ASTRONOMY is one of the most exciting subjects — who has not marvelled at the night sky? Yet worldwide a mere 25% of astronomers are women.
At least, that is what Alice Sheppard claims and she’ll be trying to counter that with a talk at Newington Green on Wednesday 12 December 2012.
Sheppard, an MSc astrophysics student who helps to run Galaxy Zoo, a public science project, explains that women’s brains have long been considered “incapable” of logic, rationality, and science.
Nonsense, of course, and she points out that women have made great but rarely acknowledged contributions to astronomy. Even today, schoolgirls are often subtly discouraged from studying mathematics and science.
Sheppard says: “In my talk, we’ll meet some historical and modern female astronomers, and find out how to get women into science.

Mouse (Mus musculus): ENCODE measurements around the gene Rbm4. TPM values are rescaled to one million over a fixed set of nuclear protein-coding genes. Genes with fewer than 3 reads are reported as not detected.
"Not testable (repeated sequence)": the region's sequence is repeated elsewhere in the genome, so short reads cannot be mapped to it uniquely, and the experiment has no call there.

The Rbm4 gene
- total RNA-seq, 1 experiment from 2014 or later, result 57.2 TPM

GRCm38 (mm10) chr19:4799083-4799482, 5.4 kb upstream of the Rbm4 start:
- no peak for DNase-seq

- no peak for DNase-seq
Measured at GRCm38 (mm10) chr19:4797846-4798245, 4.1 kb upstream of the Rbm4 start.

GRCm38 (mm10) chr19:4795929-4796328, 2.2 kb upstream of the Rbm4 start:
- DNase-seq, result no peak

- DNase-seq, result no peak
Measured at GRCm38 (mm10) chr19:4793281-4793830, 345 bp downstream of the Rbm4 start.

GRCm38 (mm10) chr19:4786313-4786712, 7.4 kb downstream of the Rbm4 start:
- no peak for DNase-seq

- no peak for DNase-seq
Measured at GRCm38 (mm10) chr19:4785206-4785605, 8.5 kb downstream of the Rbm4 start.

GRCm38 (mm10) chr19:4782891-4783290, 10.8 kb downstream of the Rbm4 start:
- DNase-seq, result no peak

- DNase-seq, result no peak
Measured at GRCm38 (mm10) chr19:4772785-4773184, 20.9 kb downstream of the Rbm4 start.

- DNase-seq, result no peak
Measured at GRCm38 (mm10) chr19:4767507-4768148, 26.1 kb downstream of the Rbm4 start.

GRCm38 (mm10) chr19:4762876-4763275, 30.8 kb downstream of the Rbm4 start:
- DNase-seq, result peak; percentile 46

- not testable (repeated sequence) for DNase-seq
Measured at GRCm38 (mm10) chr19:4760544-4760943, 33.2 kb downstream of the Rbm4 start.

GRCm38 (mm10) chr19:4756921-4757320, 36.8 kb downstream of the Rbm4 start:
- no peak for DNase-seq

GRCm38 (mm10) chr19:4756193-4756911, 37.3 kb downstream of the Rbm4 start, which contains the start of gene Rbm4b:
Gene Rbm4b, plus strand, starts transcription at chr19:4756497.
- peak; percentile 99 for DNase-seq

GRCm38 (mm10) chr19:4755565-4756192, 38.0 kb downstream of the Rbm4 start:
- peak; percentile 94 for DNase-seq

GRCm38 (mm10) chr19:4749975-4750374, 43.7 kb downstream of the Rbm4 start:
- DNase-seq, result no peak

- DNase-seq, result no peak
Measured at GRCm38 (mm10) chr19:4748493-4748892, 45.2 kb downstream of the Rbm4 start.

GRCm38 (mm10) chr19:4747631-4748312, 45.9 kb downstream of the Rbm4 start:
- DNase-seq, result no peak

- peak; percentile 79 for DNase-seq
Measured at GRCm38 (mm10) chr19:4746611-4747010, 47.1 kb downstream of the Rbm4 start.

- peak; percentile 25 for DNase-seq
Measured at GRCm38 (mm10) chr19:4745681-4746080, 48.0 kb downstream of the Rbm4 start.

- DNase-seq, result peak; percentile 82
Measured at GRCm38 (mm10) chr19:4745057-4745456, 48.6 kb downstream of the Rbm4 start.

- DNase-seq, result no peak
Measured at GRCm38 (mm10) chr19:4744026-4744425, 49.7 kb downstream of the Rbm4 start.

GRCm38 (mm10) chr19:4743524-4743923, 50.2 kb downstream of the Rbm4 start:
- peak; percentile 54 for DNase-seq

“I’ll be talking about a few female astronomers whose achievements are important but little-known. For example, that stars are made of hydrogen and helium, not iron, was discovered by 25-year-old Cecilia Payne in 1925. She was told by male colleagues that she was wrong. Later they took the credit.
“Then I’ll talk about the problems and progress made by women in astronomy today. No knowledge of astronomy is needed.”
That last bit is appealing. And males are welcome — Sheppard promises that there will be “no men-bashing”. Incidentally, her talk has nothing to do with astrology. It’s about science, you see.
Donations will be sought for charities to raise awareness of female genital mutilation. Nothing to do with astronomy, but Sheppard says that FGM has bothered her since she heard about it as a teenager.
She adds: “Nimko Ali, from Daughters of Eve, encourages me with the reminder that FMG is not a ‘cultural’ issue to be sensitive about but a human-rights abuse that is harming children.”
* Women in astronomy, Newington Green Unitarian Church, 39A Newington Green, Stoke Newington N1 2TZ, Wed 12 Dec 2012, 7pm